Day two of The North American Bitcoin Conference (TNABC) was at times unpredictable – featuring a notable cancelled appearance and a few schedule changes. However, it ultimately succeeded at showcasing the wide range of individuals who are now actively engaged in various parts of the ecosystem.
The full scope of the community could also be seen in the major business leaders who spoke at the event, representing a range of verticals from bitcoin mining to e-commerce and merchant processing.
Through this, the conference was also able to highlight just how interconnected the industry remains despite the increased VC interest and mainstream media attention, a point alluded to by event organiser Moe Levin in his closing remarks.
Elsewhere, the day featured sessions led by Bitcoin Shop CEO Charles Allen; CloudHashing's Lukas Gilkey; and a surprise session led by Charlie Shrem, who appeared via a telepresence robot.
Regulation debate continues
Fenton delivered an impassioned speech to the morning audience that encouraged attendees to question the information they have been receiving from New York state officials.
Further, he suggested that NYDFS Superintendent Benjamin Lawsky may be motivated by higher political office in his decision making, or that the regulations may have been the product of his involvement with the banking industry.
"Not one CEO has come to me and said 'It's good that we can't own bitcoin'" - @brucefenton on bitlicenses
The regulation was also dissected during a panel on bitcoin 2.0 innovations, though there the proposal was viewed more as a disappointment to a community that had expected to be given the same room for experimentation that the Internet enjoyed during its formation.
The panel addressed how the laws would impart a number of restrictions on the broad application of bitcoin's underlying technology in its attempt to ensure consumers are protected from financial harm, and touched on the negative impact this could have on the ecosystem as a whole.
The afternoon's schedule was interrupted by the absence of BlockStream's Austin Hill, whose session never materialized. Levin was not able to comment on the reason for the rescheduling, however, Hill did address the subject with a presumably tongue-in-cheek tweet.
Hate to undermine the organizers of the Chicago Bitcoin conf,but it turns out they suspect im Satosh i& I got picked up and am in chains — Austin Hill (@austinhill) July 20, 2014
Ultimately, the session was replaced, however, by a diverse panel discussing bitcoin 2.0 innovation, or the development of alternative ways to apply bitcoin's decentralized technology. The talk featured Bitcoin Foundation general counsel Patrick Murck; Marco Santori; Ripple Labs CTO Stefan Thomas; Ethereum co-founder Vitalik Buterin; and Perkins Coie senior counsel Jacob Farber, among others.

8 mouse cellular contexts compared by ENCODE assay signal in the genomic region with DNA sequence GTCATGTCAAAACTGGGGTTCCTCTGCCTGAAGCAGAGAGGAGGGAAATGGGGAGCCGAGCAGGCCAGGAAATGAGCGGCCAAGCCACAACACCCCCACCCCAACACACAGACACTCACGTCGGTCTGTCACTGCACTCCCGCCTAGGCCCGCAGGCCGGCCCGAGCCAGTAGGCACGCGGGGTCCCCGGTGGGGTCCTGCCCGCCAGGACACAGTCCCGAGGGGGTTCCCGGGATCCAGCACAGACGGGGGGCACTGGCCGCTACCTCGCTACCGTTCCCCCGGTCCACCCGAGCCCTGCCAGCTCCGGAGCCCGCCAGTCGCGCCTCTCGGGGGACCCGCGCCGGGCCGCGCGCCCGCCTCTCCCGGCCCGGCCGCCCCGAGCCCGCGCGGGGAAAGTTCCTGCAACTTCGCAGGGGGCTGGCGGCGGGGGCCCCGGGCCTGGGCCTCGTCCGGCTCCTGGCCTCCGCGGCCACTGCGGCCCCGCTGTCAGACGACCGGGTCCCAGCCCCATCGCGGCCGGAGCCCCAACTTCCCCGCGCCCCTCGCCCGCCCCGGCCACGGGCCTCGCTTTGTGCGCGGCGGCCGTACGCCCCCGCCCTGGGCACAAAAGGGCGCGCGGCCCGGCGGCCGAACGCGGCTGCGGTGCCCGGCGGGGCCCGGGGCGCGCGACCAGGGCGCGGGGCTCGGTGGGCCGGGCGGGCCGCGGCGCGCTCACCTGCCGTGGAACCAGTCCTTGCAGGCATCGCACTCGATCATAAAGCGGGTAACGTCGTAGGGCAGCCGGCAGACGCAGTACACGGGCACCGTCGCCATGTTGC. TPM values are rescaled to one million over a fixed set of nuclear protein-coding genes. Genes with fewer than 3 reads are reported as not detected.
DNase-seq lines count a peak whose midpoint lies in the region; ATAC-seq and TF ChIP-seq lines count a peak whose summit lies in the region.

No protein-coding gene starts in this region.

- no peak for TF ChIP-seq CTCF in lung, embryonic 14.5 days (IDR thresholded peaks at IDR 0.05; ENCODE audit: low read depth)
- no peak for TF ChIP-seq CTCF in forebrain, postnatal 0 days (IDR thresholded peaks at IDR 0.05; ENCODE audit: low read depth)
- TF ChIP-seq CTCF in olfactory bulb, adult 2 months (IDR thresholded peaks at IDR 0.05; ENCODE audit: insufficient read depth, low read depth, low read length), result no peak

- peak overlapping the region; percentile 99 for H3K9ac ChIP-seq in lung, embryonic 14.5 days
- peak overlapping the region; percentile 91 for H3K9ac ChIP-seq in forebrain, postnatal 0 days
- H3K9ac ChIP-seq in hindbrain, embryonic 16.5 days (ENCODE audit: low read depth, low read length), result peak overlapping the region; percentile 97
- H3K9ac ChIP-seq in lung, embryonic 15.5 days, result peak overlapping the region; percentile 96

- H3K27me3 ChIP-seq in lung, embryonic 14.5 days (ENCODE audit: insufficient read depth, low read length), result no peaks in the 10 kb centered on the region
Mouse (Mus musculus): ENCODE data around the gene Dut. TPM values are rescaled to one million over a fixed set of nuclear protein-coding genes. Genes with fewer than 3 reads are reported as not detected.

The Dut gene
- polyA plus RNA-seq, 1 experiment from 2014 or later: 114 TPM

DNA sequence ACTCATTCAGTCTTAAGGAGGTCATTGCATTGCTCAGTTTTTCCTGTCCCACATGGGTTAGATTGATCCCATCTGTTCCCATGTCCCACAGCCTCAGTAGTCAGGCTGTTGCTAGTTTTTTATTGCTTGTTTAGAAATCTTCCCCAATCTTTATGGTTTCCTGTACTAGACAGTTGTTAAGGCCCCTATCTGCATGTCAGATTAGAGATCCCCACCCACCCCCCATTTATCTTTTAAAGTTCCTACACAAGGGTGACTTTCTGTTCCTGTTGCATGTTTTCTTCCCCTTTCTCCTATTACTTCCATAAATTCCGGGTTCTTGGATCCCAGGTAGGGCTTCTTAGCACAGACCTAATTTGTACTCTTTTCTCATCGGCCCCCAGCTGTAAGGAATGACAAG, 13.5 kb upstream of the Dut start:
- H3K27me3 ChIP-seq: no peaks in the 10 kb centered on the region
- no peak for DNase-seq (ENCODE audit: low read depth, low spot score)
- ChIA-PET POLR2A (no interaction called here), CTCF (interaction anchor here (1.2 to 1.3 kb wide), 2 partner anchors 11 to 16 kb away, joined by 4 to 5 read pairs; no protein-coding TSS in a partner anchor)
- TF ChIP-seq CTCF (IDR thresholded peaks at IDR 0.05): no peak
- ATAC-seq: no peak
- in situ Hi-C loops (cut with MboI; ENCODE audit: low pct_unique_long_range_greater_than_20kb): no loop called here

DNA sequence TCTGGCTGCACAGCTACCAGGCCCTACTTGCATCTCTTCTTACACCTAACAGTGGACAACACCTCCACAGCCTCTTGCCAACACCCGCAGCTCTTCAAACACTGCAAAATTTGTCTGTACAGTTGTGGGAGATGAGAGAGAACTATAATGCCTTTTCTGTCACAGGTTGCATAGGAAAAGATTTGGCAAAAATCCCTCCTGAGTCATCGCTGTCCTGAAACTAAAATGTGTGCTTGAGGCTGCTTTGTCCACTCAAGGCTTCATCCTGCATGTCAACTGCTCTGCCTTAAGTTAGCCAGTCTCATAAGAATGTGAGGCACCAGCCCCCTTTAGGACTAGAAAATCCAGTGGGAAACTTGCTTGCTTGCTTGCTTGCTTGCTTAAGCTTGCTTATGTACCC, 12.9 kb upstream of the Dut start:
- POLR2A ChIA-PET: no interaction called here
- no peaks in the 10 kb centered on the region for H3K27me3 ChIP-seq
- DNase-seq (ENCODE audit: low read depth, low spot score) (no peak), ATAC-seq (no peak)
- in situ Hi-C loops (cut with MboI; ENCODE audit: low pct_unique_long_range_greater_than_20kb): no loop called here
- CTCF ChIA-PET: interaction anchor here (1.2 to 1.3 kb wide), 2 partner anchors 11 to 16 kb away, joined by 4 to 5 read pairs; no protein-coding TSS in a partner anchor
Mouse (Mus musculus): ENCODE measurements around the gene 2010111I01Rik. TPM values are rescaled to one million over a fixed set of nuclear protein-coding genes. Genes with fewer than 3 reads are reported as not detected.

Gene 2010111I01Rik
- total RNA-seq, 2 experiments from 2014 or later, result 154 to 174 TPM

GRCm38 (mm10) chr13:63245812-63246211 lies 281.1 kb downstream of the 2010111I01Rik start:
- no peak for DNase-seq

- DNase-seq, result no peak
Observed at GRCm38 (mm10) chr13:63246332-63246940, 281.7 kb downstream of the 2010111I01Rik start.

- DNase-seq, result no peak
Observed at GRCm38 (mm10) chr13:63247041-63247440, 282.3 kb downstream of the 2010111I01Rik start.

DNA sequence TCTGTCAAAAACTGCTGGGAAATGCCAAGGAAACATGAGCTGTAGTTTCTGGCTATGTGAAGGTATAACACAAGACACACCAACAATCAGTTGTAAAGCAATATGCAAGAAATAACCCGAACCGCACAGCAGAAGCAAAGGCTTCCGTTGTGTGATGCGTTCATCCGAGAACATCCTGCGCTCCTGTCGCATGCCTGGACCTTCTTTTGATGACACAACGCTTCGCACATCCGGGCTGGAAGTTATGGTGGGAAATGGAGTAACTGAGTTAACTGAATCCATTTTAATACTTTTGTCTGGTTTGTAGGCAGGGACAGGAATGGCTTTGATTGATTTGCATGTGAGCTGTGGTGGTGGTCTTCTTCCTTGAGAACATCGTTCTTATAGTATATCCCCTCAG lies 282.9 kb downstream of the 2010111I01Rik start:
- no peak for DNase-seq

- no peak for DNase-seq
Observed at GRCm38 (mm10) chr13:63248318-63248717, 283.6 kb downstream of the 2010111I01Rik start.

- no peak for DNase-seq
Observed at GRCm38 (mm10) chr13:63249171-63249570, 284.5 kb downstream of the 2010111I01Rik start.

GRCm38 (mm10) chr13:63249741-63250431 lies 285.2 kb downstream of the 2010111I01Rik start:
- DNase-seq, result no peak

The gathered speakers discussed broadly how bitcoin 2.0 projects are innovating and adding to the bitcoin space, while touching on problem areas such as how consumers could differentiate between the complex offerings and when and if their related products could impact that average bitcoin user.
Speaking to the consensus of the group, Farber said:
In the talk, Thomas also built on points mentioned in his earlier speaking slot, which addressed how Ripple is seeking to use smart contracts with its latest launch Codius.
Similarly, Buterin echoed comments from his earlier speech, in which he gave an overview of cryptographic systems, how centralized payment methods like PayPal can be improved, and Ethereum and its ongoing development.
BitPay moves mainstream
The extended breakdown of bitcoin 2.0 was contrasted by an earlier talk given by BitPay executive chairman Tony Gallippi, who aimed to broadly connect the company's recent moves to illustrate how they form a cohesive vision for taking the initial application of bitcoin technology mainstream.
Notably, Gallippi suggested it may be this last offering that may be the most impactful of all, stating:
He added that payroll should perhaps be a larger focus for the community, as most people throughout the world receive their local fiat currency through this method.
Gallippi ended the talk by welcoming ESPN's Brett Dulaney to speak about the Bitcoin St. Petersburg Bowl, which he said BitPay is seeking to leverage so that it provides maximum exposure for the entire bitcoin community.
For more on the conference and its announcements, read CoinDesk's full analysis of day one of the event.
Images via CoinDesk
The leader in news and information on cryptocurrency, digital assets and the future of money, CoinDesk is a media outlet that strives for the highest journalistic standards and abides by a strict set of editorial policies. CoinDesk is an independent operating subsidiary of Digital Currency Group, which invests in cryptocurrencies and blockchain startups. As part of their compensation, certain CoinDesk employees, including editorial employees, may receive exposure to DCG equity in the form of stock appreciation rights, which vest over a multi-year period. CoinDesk journalists are not allowed to purchase stock outright in DCG.
Learn more about Consensus 2023, CoinDesk’s longest-running and most influential event that brings together all sides of crypto, blockchain and Web3. Head to consensus.coindesk.com to register and buy your pass now.